"The inscriptions in this tomb give us some insight into its history. The first is a long semicircular line of letters, and may be translated— 'The Priestess Caesanna Matuessa calls these games in honour of the Lar deceased, the glory of his age, the protector of our temples and our commerce.' Following this comes the funeral procession. First, the newly-elected Lar Matuesius, perhaps brother to the priestess,—then the families of the Lucumones, who are his nearest of kin, or whose offices oblige them to bear a part in his funeral train. One individual only is given of each family, on account of the confined space in which they are represented. Here we see (identified by the names inscribed on the walls) the Lenca and the Pompey, both very noble houses of Tarquinii. Following them, the Prince Aruns Athvinacna representing the younger branches of the ruling house. Aruns means a cadet prince. After this come the Laris Phanuris or sacred mourners for the king, and the Velthuri or presidents of the various games and sacrifices. The races are contested by the royal guard, here called 'Laris Larthia' or TOMBS OF CORNETO. 325
* Guardia Nobile.' The wrestling is between Nucertetes, or Nicotetes, and 'the Greek' perhaps some celebrated freedman or slave. The boxing is between Anthasi and Verenes the son of Mea. This at least is a probable version of the story, and satisfied us after a very long and careful study of this tomb. The deceased Lar himself is not mentioned amongst the inscriptions, for his name and simple epitaph would be deeply engraved upon his ponderous coffin, which lay, with his likeness in full length upon the lid of it, on one side of this painted chamber."— Mrs Hamilton Gray.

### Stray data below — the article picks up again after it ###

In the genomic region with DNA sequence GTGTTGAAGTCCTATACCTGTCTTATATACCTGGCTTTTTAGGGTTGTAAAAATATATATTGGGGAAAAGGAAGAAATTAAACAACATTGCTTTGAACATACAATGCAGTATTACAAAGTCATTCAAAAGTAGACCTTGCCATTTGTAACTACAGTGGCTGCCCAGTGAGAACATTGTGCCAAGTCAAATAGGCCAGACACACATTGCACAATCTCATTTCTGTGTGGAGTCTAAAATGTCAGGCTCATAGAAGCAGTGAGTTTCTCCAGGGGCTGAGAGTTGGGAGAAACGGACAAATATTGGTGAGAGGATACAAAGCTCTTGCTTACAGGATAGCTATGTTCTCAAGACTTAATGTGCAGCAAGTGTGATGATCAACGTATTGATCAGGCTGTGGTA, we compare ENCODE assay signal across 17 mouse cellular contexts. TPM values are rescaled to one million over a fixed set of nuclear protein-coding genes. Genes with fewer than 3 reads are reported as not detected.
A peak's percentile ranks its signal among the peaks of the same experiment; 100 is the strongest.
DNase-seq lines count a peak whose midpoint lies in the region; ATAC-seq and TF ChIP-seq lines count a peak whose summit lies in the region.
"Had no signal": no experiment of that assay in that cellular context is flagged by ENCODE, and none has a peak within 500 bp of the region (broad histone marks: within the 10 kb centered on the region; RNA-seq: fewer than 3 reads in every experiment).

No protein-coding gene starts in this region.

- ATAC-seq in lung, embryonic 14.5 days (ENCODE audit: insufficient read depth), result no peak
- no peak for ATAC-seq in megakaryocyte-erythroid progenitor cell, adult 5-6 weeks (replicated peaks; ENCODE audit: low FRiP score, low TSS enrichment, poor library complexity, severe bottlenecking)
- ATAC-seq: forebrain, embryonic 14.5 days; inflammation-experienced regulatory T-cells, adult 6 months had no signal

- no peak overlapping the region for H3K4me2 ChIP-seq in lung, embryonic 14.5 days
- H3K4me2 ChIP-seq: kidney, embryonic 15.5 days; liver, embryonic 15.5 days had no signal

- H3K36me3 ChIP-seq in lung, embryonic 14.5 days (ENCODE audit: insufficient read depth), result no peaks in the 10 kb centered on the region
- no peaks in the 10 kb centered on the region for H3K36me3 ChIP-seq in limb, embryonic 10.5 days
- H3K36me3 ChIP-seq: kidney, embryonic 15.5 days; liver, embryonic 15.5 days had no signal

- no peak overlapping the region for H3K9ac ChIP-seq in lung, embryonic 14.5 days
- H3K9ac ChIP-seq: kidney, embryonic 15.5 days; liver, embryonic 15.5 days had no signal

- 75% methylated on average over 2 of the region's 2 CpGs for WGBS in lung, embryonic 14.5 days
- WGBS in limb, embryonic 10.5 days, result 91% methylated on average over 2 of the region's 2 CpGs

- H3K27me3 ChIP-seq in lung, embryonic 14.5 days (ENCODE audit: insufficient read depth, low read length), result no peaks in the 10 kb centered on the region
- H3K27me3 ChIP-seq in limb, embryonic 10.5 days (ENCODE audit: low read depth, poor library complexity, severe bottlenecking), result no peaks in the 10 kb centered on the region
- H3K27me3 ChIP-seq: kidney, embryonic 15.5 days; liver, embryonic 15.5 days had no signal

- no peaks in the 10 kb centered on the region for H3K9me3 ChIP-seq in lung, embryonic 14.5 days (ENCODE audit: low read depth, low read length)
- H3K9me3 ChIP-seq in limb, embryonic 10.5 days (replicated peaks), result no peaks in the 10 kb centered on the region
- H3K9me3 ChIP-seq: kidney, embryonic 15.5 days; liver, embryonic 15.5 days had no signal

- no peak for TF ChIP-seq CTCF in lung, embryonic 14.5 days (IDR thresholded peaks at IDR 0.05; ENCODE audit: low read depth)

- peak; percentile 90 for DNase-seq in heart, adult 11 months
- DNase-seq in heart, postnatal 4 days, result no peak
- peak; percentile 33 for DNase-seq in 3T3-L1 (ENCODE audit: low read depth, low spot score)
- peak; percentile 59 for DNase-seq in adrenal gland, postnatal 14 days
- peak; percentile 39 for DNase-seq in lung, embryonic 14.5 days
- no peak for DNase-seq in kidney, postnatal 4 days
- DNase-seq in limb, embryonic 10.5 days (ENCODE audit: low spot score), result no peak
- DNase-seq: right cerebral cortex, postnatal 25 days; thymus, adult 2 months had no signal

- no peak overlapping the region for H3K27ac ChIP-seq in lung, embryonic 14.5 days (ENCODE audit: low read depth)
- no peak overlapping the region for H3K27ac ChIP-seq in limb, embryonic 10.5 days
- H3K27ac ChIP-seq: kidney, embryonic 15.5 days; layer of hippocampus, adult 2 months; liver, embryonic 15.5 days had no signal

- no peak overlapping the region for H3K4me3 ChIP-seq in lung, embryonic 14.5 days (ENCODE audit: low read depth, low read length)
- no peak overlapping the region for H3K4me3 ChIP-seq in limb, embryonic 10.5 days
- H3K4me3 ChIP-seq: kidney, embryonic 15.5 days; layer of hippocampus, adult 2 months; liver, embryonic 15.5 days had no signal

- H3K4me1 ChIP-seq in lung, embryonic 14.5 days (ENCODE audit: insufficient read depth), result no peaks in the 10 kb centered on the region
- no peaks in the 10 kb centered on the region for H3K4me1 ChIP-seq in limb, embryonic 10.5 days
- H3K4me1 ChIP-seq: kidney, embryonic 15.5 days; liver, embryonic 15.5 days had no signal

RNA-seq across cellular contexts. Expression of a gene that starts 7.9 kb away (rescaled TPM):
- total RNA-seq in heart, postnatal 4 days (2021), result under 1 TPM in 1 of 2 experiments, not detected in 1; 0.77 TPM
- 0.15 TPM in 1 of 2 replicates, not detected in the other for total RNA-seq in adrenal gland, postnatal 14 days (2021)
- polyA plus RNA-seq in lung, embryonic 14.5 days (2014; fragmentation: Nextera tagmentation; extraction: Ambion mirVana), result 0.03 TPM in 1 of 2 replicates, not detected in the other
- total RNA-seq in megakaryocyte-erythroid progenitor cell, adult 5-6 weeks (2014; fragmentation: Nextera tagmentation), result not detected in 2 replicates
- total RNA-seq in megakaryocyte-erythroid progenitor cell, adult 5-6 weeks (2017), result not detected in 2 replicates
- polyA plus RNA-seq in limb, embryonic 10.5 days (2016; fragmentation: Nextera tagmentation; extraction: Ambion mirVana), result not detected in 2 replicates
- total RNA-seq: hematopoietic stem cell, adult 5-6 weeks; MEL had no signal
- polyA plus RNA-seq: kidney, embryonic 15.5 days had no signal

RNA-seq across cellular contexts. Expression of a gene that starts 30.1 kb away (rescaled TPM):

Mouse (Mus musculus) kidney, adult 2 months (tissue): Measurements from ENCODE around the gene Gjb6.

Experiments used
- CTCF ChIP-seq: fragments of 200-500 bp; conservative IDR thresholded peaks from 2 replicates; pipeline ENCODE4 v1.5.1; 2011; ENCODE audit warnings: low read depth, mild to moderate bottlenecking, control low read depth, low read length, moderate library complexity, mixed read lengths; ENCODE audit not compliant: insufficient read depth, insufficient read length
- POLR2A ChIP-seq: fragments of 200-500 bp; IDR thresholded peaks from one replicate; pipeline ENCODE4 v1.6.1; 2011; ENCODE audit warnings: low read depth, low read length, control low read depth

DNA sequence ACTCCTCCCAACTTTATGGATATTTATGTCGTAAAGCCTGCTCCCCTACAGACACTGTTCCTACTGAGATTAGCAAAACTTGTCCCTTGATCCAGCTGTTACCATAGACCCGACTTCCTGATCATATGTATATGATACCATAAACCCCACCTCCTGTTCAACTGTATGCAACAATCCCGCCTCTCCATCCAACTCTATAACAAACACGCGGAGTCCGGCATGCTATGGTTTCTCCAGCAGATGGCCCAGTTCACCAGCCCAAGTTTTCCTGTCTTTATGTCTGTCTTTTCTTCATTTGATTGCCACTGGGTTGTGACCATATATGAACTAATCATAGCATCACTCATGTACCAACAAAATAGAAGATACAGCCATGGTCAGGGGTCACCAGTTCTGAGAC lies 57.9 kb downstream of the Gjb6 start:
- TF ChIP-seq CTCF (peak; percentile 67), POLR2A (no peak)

"To recapitulate these painted tombs in the order of their antiquity. First, I should place the Grotta delle Iscrizioni. Second—the Grotta del Barone, as partaking of the same archaic character, yet with advancement in certain of the figures. Third—the Camera del Morto, as being of very similar style, yet with less rigidity. Fourth—Grotta del Triclinio, which, though retaining certain archaicisms in attitude and design, shows much of Greek feeling. Fifth—Grotta Francesca, which, though of inferior merit to the last-named tomb, shows more freedom, its defects being rather the result of carelessness than of incompetence. Sixth—Grotta della Scrofa Nera (almost impervious to visitors), which, though of less pure Greek feeling than the Grotta Triclinio, betrays more masterly design, and less of that conventionality which in various degrees characterizes all the preceding. Seventh—Grotta Querciola, which displays great advancement in correctness and elegance, and much of the spirit of Hellenic art. Eighth—Grotta delle Bighe, whose upper band shows an improvement even upon the Querciola. All these must be referred to the time of Etruscan independence, for not one arrives at the perfection of the later painted vases, which date as far back as the fifth century of Rome. To a subsequent period belong—Ninth—the Grotta Cardinale; and, tenth—the Grotta Pompei, which can hardly be earlif than the latter days of the Roman Republic.